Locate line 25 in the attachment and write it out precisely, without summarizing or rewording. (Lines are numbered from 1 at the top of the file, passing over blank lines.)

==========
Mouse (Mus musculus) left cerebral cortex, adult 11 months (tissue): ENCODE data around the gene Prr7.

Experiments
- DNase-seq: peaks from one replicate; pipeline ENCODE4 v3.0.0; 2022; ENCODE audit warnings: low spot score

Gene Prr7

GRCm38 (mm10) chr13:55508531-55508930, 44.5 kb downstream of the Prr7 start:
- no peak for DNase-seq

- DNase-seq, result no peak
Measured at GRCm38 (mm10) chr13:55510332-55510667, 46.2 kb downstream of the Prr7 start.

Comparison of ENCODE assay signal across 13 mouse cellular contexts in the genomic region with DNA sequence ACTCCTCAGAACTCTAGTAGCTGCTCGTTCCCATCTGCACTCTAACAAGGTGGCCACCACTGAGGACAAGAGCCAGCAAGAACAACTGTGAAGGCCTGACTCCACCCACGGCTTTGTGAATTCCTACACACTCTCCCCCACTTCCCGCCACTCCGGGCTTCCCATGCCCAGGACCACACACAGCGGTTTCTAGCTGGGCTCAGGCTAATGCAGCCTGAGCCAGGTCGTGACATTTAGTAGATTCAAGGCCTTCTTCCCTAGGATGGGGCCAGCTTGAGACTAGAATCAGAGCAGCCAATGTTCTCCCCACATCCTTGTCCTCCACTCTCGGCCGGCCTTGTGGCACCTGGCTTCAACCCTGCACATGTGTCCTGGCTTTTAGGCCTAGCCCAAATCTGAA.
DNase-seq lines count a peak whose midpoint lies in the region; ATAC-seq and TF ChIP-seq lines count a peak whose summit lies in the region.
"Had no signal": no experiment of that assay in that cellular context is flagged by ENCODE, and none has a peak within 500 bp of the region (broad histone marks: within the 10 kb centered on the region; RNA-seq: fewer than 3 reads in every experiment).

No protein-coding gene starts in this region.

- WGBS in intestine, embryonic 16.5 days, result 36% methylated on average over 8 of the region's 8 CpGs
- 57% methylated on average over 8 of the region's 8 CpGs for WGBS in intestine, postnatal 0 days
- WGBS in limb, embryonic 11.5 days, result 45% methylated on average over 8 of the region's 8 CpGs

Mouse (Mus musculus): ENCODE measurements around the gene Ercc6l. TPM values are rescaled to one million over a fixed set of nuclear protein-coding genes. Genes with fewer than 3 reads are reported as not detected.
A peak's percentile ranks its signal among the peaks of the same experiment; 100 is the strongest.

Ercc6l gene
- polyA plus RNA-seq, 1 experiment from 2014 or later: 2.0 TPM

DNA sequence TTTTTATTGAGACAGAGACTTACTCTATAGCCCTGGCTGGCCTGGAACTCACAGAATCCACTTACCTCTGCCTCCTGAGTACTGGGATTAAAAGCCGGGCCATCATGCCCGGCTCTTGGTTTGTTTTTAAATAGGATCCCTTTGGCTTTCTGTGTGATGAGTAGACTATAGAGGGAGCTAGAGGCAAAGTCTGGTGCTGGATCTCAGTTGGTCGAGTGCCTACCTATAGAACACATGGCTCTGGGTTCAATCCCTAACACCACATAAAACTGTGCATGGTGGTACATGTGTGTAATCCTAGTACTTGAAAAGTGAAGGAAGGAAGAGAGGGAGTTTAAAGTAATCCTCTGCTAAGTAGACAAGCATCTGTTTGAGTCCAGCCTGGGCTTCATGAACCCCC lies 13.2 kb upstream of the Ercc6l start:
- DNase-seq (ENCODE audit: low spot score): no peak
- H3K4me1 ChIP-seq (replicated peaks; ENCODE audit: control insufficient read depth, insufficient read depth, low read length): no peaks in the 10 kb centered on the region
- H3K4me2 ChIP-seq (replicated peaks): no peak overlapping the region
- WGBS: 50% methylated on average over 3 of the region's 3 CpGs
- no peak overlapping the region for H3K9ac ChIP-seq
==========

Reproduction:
- no peak overlapping the region for H3K9ac ChIP-seq